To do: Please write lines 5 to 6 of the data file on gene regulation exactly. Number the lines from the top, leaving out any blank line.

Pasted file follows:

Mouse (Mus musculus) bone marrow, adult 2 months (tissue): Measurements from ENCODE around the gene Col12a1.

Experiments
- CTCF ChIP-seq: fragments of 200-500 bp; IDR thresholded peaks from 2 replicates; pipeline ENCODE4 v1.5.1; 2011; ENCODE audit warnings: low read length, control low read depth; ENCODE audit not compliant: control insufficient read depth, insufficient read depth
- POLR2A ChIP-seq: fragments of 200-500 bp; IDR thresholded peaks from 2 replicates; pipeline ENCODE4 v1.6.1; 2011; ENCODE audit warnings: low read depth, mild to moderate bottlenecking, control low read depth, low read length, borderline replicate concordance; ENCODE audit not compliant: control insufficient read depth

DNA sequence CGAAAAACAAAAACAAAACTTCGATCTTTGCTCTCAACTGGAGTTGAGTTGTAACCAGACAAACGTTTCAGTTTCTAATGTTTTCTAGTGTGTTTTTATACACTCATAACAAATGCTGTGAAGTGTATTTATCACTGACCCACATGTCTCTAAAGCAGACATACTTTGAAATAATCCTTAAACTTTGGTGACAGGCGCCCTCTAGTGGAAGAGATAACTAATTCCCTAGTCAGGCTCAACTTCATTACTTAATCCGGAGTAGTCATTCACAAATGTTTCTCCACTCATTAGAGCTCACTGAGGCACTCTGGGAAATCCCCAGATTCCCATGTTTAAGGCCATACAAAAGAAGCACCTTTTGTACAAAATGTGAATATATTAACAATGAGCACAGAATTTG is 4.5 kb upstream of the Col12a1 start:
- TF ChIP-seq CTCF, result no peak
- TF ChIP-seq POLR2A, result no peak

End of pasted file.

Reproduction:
DNA sequence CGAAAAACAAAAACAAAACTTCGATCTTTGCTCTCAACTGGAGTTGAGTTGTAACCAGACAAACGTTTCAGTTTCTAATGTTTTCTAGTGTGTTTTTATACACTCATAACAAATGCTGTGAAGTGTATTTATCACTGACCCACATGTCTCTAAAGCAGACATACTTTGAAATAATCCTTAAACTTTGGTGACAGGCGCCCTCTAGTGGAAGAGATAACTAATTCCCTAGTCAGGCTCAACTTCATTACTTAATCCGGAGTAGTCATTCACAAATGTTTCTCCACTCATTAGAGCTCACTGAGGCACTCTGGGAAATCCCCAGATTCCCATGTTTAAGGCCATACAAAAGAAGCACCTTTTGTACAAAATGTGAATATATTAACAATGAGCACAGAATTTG is 4.5 kb upstream of the Col12a1 start:
- TF ChIP-seq CTCF, result no peak